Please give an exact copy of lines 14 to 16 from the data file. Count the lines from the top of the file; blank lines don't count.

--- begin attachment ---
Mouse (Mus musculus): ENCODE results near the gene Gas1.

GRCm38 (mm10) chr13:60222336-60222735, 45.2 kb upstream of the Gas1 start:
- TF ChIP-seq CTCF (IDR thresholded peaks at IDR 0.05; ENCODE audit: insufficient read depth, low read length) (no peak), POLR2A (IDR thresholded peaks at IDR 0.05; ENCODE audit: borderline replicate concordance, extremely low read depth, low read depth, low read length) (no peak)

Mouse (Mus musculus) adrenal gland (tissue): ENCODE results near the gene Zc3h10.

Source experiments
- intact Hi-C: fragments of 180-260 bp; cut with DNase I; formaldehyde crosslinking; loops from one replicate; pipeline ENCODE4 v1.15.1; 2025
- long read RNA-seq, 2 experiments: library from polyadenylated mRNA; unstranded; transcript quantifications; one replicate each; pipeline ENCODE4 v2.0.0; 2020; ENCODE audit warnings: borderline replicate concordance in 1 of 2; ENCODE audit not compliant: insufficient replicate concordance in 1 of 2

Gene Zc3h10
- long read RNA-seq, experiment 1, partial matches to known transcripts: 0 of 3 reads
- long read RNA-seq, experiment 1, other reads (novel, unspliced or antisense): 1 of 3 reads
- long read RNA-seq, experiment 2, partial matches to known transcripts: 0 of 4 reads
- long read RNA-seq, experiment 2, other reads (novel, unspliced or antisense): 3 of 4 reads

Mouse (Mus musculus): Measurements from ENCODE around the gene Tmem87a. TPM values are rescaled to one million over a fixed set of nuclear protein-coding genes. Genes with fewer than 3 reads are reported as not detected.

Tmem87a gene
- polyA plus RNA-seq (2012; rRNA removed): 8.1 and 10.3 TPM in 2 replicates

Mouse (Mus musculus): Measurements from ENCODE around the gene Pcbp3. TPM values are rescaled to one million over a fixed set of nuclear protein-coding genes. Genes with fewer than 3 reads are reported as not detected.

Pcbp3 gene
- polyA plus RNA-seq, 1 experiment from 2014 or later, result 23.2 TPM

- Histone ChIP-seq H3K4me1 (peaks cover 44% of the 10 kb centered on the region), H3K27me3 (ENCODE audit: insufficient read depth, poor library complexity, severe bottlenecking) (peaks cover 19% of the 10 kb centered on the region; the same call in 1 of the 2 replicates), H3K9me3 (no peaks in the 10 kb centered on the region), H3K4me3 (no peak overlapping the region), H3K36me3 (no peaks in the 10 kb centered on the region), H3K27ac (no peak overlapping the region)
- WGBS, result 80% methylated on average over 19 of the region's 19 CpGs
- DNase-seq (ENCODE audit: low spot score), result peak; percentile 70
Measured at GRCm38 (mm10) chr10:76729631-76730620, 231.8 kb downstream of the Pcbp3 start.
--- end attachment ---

Tmem87a gene
- polyA plus RNA-seq (2012; rRNA removed): 8.1 and 10.3 TPM in 2 replicates

Mouse (Mus musculus): Measurements from ENCODE around the gene Pcbp3. TPM values are rescaled to one million over a fixed set of nuclear protein-coding genes. Genes with fewer than 3 reads are reported as not detected.